]. Some of these models have been turned into software packages and tools. Examples of such tools included Clinic Planning Model Generator developed by Aaby et al. [22
], Maxi-Vac by the US Centers for Disease Control, and Real Opt by Lee et al. [10
]. However, new models and tools are needed to incorporate the specific challenges posed by the COVID-19 pandemic and emerging technological solutions in simulations and artificial intelligence. This paper aims to use the advancements in simulation tools and artificial intelligence to develop an application that can help mass vaccination planners to quickly assess potential outputs of different drive-through mass vaccination clinics.
We utilized an 80–20 train-test split to train a 5-layer feed forward neural network, which is shown in Figure 4
. We trained the network using the Adam optimizer with a learning rate of 0.001, minimizing the mean absolute error, in batches of 256. Training was stopped after 100 epochs, with the test and validation error displayed in Figure 5
Our final network is 10 Mb in size, which is small enough to be implemented even on the smallest of mobile devices and is able to infer results instantly. More precisely, by entering the parameters (within reasonable ranges) listed in Table 1
, our model is able to predict information such as cars and passengers passing through the vaccination center, average wait times throughout the day and overall completion metrics. An example of this can be seen in Figure 6
Our neural network model is capable of prediction orders of magnitudes faster than the full simulation model. More precisely, predictions were on average computed in 0.027 s, with minimum and maximum times of 0.025 and 0.039 s, respectively, in a simulation of 1000 random input variations. Distribution of the results can be seen in Figure 7
. Notice that the time scale we achieve here is on the order of milliseconds, whereas previously we required minutes to produce these same results. We achieve an improvement of over 3000× in terms of speed, largely due to the computation cost of simulating the entire event. Furthermore, we do all this locally as opposed to the need for cloud computation.
The drive-through model developed in this study is a meta-model (or models of models) that as described by Obsie et al. [33
], represents a deterministic proxy for stochastic simulation models. However, developing this type of meta-models requires running complex simulation for many combinations and then using the data generated by each run to create a simpler machine learning model that is a reasonable approximation of the initial simulation model. The meta-models can then provide quick predictions for different input values. While simulation-based or meta-modeling is not a new concept [34
], its application in different fields and simulation types are still limited. In this study, we applied meta-modeling approach in the context of mass vaccination.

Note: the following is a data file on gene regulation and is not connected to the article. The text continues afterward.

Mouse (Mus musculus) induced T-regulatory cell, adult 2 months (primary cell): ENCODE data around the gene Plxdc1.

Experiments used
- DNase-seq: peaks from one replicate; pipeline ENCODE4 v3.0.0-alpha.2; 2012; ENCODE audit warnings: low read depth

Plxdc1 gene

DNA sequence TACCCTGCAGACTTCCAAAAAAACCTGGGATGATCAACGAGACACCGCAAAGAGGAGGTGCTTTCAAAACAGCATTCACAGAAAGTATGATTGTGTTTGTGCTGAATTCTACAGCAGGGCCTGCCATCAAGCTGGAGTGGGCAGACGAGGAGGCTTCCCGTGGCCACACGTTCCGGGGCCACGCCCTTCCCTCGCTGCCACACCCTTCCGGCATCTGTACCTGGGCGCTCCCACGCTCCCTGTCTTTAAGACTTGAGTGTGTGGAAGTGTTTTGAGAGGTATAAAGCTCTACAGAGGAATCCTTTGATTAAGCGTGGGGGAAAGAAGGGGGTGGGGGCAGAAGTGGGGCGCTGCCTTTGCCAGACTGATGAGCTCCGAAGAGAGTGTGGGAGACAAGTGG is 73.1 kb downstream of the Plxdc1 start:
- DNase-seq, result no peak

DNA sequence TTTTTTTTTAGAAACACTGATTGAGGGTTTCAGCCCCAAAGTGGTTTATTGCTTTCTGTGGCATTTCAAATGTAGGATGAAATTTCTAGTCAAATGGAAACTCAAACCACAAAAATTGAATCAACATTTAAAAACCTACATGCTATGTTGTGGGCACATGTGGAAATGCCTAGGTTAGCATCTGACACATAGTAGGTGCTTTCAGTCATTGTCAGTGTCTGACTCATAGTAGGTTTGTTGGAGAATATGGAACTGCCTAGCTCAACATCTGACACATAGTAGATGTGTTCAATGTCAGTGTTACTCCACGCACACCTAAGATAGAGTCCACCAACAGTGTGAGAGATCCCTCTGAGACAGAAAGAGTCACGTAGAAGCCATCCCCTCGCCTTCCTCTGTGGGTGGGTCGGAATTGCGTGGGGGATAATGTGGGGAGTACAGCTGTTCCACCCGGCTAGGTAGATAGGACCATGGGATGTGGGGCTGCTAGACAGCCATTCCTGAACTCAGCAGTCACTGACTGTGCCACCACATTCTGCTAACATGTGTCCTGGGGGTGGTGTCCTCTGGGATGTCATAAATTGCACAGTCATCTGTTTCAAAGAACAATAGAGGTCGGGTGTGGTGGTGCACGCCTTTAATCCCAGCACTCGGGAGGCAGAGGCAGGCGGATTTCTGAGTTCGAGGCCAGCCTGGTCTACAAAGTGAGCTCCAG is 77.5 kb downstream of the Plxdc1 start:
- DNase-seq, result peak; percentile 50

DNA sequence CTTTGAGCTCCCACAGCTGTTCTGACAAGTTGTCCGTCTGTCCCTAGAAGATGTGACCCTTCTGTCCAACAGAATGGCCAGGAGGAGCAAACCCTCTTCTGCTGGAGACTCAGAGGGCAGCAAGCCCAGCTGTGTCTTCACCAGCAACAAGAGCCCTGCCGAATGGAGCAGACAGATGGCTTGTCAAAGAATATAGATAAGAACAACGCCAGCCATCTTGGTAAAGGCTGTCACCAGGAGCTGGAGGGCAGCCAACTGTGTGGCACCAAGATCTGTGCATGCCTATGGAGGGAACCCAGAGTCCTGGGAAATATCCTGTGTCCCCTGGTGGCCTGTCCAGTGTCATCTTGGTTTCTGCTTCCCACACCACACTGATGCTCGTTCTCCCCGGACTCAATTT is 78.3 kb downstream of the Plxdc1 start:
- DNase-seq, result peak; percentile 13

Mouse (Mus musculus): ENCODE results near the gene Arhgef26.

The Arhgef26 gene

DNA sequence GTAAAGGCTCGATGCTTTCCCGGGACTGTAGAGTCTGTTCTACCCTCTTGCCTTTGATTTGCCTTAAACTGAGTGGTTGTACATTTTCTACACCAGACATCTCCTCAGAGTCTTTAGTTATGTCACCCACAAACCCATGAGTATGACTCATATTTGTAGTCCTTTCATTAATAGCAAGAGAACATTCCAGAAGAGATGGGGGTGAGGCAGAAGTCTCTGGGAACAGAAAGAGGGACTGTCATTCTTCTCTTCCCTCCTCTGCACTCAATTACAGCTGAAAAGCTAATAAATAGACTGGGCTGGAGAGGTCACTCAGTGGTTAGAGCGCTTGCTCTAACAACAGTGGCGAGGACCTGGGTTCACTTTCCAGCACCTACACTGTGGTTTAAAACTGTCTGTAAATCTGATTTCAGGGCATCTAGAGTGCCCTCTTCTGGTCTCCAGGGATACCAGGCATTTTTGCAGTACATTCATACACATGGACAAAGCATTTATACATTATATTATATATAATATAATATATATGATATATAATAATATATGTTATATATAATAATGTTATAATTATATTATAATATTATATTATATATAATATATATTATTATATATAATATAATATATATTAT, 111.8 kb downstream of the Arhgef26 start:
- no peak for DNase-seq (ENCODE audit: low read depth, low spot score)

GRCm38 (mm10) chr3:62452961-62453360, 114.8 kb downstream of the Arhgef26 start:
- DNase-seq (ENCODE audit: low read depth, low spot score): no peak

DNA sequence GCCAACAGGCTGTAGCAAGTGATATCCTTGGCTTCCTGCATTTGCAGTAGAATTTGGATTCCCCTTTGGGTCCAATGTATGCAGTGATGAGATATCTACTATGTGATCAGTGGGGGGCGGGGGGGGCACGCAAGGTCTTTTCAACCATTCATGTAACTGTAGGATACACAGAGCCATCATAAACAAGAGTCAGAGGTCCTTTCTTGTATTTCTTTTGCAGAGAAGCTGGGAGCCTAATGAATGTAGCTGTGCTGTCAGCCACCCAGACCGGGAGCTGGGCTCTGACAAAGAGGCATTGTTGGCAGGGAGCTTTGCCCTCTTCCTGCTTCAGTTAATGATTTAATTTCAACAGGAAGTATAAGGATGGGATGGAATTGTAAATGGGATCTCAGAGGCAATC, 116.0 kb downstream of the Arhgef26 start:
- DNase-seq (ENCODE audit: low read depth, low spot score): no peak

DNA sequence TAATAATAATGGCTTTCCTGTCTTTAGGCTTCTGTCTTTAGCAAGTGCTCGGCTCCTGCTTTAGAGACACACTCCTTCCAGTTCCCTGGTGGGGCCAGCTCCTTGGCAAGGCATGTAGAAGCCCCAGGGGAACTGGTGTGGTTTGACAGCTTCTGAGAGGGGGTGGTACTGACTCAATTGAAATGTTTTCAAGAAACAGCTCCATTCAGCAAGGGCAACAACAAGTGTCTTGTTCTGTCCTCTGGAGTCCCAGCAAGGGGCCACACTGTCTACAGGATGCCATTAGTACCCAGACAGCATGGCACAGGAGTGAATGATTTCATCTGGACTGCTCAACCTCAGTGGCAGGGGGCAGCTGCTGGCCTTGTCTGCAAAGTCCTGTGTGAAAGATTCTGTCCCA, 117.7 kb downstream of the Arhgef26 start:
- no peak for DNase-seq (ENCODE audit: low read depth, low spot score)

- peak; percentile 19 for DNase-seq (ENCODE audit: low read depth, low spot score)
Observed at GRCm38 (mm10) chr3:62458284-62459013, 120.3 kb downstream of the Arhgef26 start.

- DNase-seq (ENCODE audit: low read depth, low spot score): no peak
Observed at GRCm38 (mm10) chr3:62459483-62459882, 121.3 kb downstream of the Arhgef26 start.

The AI-based drive-through model developed here has been deployed as a web-application that can be used by potential users (www.adersim.org
). The approach serves our purpose of providing a general decision supporting tool for planning a large-scale drive-through vaccination. A general decision unit, such as a municipal government or a public health region, may simply input its unique parameters, and our model will generate accurate prediction of waiting time, capacity, etc., very quickly. Since our AI model is much faster than the simulation model, municipal governments or public health regions may compare multiple decisions, regarding the number of lanes, staffing levels, etc., and make the best choice. Further, our AI model is as small as 10 Mb, which can be implemented on any mobile device as well.
Our drive-through simulation has been developed and parameterized based on the past and current best practices available for drive-through design, settings, and operations. However, because the details of a potential SARS-Cov-2 vaccination protocols are not available yet, our drive-through mass vaccination simulation tool can be further tuned as new information becomes available. For example, the vaccination and recovery times may be very much influenced by the specific immunization protocols for SARS-Cov-2 vaccine, which may be different from previous vaccination. In the absence of real drive-through cases, such simulations can play a significant role in pre-planning.
Another potential application of our method in the mass immunization case would be an extension of this approach for other mass vaccination clinics such as large temporary walk-in clinics that is currently under development by the authors. In future, we would like to further refine our neural network to further reduce its complexity and enhance its accuracy. More importantly, it will be interesting to see whether the same network will serve more general cases as they arise in future.